Neonatal herpes is a severe illness presenting with pulmonary disease, seizures, fever, intracranial findings, and a high case fatality rate following contact with infected genital secretions during delivery.58 One prospective cohort study in the United States found that 5% of women from whom HSV was isolated at the time of labour had neonates with HSV infection.59 Risks of viral shedding and transmission to the infant are greatest when the mother has primary genital lesions during delivery, especially if she acquires infection towards the end of her pregnancy,60 in which case 5–50% of infants will be infected,61,62 and lower for recurrent herpes. There are few data on the proportion of pregnant women in developing countries who acquire HSV during pregnancy or on the incidence or prevalence of neonatal HSV.
Human immunodeficiency virus
In many African settings, HIV is now the most prevalent STI in pregnant women. Overall, 15–30% of women attending prenatal care clinics are infected with HIV.63 UNAIDS reports prevalences between 18–39% in southern Africa. In east Africa prevalence seems to be declining from 30% in Uganda in 1990 to 9% in 2002. In much of west and central Africa, HIV prevalence remains lower than other parts of the continent.64
As well as sequelae in the mother, maternal HIV infection, examined in prospective cohort and cross sectional studies, has an independent effect on birth outcome, especially where there is also chorioamnionitis.65,66 HIV has been associated in case-control and prospective studies with both LBW and stillbirth67 and with spontaneous abortion.13 An increased risk of preterm delivery in HIV positive mothers compared to HIV negative mothers has also been observed.68,69 The impact of HIV on pregnancy outcome is therefore likely to be significant in high prevalence settings. With an HIV seroprevalence of 16%, 19% of adverse pregnancy outcomes in a large prospective study in Nairobi were attributable to HIV.70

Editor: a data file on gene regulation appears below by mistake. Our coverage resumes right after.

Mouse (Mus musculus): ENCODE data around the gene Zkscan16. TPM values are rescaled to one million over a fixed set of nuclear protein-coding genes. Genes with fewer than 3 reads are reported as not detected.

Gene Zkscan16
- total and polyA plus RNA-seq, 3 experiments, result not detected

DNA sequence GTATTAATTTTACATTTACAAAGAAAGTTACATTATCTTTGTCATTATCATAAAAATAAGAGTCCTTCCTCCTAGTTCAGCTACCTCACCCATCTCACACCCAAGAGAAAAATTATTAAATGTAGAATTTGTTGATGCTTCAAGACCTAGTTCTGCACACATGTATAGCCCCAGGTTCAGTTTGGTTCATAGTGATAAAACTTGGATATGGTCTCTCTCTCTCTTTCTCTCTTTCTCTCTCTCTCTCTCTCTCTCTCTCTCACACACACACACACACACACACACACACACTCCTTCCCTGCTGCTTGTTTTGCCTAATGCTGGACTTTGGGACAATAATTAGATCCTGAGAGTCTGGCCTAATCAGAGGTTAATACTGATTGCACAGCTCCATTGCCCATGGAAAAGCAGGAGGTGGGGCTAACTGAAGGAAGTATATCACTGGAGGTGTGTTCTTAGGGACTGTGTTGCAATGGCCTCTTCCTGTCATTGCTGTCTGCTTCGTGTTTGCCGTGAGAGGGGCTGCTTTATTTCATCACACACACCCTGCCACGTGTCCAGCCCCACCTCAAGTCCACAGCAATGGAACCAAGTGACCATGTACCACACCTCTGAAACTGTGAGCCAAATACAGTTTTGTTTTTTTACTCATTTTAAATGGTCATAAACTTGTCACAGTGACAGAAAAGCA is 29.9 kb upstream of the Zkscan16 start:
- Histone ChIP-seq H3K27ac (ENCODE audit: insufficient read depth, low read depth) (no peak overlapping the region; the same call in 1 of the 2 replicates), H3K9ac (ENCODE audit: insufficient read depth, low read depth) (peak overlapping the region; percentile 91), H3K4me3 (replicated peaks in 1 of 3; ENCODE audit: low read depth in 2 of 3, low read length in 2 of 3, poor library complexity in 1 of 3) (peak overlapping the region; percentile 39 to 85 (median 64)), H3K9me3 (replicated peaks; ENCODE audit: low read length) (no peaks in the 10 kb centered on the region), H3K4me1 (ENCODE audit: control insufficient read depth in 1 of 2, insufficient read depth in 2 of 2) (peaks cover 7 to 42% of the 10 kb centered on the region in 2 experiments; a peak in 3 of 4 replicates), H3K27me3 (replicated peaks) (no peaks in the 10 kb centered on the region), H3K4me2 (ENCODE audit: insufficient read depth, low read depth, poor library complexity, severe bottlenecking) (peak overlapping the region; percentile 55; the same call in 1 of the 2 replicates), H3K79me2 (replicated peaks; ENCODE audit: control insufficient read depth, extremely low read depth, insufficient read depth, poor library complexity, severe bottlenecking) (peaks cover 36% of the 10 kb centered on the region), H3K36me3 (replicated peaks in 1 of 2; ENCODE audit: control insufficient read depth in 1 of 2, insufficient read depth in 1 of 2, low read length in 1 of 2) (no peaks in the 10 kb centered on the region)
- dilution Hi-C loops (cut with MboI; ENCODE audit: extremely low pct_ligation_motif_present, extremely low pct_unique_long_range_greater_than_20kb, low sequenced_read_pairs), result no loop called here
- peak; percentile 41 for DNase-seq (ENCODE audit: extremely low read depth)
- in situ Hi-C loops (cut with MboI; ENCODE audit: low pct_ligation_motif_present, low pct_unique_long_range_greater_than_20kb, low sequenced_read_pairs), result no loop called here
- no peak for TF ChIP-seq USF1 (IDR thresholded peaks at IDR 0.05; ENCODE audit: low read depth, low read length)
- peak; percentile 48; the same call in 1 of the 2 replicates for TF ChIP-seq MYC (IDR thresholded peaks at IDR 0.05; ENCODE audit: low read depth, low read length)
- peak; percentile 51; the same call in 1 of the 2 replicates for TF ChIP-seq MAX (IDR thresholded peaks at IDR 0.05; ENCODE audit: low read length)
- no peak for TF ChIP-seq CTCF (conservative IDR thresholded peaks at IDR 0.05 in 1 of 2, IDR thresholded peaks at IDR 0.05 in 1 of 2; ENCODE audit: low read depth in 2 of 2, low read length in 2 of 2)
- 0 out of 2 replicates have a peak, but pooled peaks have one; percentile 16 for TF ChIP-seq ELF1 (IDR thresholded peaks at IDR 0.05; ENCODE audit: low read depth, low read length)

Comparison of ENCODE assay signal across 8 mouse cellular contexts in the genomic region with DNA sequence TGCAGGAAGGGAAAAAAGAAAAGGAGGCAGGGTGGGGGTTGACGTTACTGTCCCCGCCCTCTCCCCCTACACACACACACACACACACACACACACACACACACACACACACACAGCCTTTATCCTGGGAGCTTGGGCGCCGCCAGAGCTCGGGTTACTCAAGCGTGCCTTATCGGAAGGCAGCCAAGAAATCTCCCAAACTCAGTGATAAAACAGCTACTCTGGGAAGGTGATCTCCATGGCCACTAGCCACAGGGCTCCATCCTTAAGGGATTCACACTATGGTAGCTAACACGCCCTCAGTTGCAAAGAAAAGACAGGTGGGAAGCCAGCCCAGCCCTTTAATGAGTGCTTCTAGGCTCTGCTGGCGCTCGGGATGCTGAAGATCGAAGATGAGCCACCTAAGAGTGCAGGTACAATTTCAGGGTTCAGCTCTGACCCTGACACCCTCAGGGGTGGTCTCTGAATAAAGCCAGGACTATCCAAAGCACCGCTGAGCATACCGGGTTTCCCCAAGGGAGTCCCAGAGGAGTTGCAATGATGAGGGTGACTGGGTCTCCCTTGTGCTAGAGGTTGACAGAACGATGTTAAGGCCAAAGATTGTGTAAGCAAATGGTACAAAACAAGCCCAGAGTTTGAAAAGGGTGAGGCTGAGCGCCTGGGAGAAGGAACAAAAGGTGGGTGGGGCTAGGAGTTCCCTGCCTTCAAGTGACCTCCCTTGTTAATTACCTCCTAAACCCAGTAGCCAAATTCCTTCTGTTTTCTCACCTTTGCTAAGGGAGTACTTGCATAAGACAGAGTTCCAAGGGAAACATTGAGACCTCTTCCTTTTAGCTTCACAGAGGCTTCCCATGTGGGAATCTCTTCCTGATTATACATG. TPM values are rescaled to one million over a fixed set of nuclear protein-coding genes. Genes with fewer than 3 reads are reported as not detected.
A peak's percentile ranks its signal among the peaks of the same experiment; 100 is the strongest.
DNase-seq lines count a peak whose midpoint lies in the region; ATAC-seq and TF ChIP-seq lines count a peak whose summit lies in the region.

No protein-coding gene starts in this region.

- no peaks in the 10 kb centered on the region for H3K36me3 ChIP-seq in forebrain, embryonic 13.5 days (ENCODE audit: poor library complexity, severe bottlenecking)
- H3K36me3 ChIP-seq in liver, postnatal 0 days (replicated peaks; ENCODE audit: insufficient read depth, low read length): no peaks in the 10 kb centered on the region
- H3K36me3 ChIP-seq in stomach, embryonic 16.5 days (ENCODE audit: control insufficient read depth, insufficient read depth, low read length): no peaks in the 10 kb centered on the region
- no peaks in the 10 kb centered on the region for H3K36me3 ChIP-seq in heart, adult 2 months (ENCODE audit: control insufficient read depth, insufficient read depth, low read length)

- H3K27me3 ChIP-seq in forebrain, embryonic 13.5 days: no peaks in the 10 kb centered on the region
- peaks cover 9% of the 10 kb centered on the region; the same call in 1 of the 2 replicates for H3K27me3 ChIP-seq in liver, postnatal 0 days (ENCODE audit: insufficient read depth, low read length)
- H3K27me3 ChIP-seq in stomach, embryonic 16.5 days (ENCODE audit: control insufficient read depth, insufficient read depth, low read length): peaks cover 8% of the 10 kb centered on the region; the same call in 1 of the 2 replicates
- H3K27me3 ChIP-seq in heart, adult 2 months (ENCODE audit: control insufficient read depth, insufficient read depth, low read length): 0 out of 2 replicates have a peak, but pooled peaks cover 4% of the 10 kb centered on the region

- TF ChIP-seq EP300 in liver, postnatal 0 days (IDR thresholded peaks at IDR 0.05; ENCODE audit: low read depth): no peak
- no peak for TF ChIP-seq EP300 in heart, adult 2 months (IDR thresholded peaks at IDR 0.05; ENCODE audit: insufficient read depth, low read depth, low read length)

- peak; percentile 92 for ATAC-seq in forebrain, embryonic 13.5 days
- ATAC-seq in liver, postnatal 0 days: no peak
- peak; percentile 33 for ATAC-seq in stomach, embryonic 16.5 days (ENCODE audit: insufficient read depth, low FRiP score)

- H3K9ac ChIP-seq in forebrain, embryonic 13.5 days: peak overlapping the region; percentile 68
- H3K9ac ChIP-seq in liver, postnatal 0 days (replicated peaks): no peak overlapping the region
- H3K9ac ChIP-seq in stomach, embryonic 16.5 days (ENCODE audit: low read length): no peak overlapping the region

The most significant sequela of maternal HIV infection in pregnancy is mother to child transmission (MTCT) of HIV (table 2). Without intervention, rates of MTCT range from 15–30% without breastfeeding and rise to 30–45% with prolonged breastfeeding.71 MTCT is responsible for 90% of HIV infection in children worldwide.72 It is estimated that 5–10% of MTCT of HIV results from intrauterine transmission, 10–20% takes place during delivery, while post-delivery transmission accounts for 5–20%.73 In Africa, duration of breastfeeding,74 elevated breast milk sodium levels,75 mastitis, maternal viral load,76 and non-exclusive breastfeeding77 are all risk factors for HIV transmission via breast milk. The risk of MTCT of HIV in the breastfed population is estimated to range from 25% to 48%.78
RECOMMENDATIONS FOR MANAGEMENT IN PREGNANCY IN RESOURCE POOR SETTINGS
Table 3 summarises the recommended management of STIs in pregnancy in resource poor settings.
Screening for STI in pregnancy—syphilis and HIV
There are two main situations where screening for the management of STI in pregnancy is an option for resource poor countries. This is because there are cheap screening tests available for the diagnosis of both maternal syphilis and HIV infection.